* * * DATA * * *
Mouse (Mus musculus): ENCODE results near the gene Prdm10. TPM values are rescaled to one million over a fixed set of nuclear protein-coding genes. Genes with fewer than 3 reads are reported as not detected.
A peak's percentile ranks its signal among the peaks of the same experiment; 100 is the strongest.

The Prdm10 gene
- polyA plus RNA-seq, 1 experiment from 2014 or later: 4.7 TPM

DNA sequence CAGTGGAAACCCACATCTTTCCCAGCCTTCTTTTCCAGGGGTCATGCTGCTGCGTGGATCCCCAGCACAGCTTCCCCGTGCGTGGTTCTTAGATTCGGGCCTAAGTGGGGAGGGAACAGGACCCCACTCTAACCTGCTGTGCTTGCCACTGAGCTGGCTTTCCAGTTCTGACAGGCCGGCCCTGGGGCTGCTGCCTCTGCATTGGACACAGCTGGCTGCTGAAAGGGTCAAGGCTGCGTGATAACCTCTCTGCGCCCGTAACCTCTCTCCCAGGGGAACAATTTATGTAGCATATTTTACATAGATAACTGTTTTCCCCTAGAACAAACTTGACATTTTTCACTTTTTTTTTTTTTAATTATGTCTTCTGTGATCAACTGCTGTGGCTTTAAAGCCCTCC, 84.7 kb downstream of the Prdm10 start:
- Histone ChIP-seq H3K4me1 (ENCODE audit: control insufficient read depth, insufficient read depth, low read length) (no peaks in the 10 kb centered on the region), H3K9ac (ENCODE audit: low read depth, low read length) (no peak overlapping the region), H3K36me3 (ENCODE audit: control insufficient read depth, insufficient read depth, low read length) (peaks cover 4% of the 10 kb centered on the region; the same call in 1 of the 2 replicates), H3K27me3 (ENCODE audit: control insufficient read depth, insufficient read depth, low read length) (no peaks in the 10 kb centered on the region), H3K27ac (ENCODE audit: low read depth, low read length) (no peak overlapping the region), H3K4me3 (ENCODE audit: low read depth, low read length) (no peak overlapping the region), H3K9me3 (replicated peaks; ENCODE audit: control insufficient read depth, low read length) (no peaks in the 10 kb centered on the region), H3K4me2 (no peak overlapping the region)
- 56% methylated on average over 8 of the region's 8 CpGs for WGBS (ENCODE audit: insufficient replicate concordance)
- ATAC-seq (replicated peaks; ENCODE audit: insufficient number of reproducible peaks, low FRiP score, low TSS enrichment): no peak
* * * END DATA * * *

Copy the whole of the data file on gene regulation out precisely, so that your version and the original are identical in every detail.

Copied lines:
Mouse (Mus musculus): ENCODE results near the gene Prdm10. TPM values are rescaled to one million over a fixed set of nuclear protein-coding genes. Genes with fewer than 3 reads are reported as not detected.
A peak's percentile ranks its signal among the peaks of the same experiment; 100 is the strongest.

The Prdm10 gene
- polyA plus RNA-seq, 1 experiment from 2014 or later: 4.7 TPM

DNA sequence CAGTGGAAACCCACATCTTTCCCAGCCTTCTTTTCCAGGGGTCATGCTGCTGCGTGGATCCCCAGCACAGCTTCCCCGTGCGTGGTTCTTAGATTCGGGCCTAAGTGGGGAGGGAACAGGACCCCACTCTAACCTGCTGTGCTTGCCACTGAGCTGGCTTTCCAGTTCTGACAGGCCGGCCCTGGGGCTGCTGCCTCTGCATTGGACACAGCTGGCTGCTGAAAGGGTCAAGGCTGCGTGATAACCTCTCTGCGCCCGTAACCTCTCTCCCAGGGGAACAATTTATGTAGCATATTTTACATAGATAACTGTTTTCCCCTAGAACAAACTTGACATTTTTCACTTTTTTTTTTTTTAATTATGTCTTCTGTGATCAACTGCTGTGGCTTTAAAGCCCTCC, 84.7 kb downstream of the Prdm10 start:
- Histone ChIP-seq H3K4me1 (ENCODE audit: control insufficient read depth, insufficient read depth, low read length) (no peaks in the 10 kb centered on the region), H3K9ac (ENCODE audit: low read depth, low read length) (no peak overlapping the region), H3K36me3 (ENCODE audit: control insufficient read depth, insufficient read depth, low read length) (peaks cover 4% of the 10 kb centered on the region; the same call in 1 of the 2 replicates), H3K27me3 (ENCODE audit: control insufficient read depth, insufficient read depth, low read length) (no peaks in the 10 kb centered on the region), H3K27ac (ENCODE audit: low read depth, low read length) (no peak overlapping the region), H3K4me3 (ENCODE audit: low read depth, low read length) (no peak overlapping the region), H3K9me3 (replicated peaks; ENCODE audit: control insufficient read depth, low read length) (no peaks in the 10 kb centered on the region), H3K4me2 (no peak overlapping the region)
- 56% methylated on average over 8 of the region's 8 CpGs for WGBS (ENCODE audit: insufficient replicate concordance)
- ATAC-seq (replicated peaks; ENCODE audit: insufficient number of reproducible peaks, low FRiP score, low TSS enrichment): no peak